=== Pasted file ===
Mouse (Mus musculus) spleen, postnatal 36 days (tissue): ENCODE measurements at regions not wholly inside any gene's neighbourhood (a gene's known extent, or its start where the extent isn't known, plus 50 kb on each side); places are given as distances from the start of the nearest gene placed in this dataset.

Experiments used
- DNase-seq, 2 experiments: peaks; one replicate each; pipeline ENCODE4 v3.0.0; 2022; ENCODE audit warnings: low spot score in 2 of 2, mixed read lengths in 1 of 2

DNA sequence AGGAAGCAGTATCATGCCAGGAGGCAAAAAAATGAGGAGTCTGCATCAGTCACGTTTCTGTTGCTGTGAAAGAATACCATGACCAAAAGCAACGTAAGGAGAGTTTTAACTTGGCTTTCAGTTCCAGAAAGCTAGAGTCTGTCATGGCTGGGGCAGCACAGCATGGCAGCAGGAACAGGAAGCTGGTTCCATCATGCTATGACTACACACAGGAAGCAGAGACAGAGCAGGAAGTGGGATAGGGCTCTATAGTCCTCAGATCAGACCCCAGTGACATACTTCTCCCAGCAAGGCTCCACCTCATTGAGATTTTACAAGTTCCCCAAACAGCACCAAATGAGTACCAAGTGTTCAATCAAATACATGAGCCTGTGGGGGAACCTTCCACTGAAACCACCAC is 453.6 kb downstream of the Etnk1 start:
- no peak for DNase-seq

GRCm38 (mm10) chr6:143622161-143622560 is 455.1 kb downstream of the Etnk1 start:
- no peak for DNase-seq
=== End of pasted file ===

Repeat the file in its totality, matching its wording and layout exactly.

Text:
Mouse (Mus musculus) spleen, postnatal 36 days (tissue): ENCODE measurements at regions not wholly inside any gene's neighbourhood (a gene's known extent, or its start where the extent isn't known, plus 50 kb on each side); places are given as distances from the start of the nearest gene placed in this dataset.

Experiments used
- DNase-seq, 2 experiments: peaks; one replicate each; pipeline ENCODE4 v3.0.0; 2022; ENCODE audit warnings: low spot score in 2 of 2, mixed read lengths in 1 of 2

DNA sequence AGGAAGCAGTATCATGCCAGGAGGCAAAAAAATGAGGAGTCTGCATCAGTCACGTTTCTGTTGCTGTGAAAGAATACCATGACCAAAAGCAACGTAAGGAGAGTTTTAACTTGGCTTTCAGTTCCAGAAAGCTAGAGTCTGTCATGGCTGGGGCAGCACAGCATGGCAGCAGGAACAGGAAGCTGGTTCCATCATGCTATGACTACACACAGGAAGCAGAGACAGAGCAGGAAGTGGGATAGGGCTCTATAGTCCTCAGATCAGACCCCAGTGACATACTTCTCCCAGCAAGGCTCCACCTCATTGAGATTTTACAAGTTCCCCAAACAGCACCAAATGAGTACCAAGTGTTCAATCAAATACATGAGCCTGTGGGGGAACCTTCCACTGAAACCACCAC is 453.6 kb downstream of the Etnk1 start:
- no peak for DNase-seq

GRCm38 (mm10) chr6:143622161-143622560 is 455.1 kb downstream of the Etnk1 start:
- no peak for DNase-seq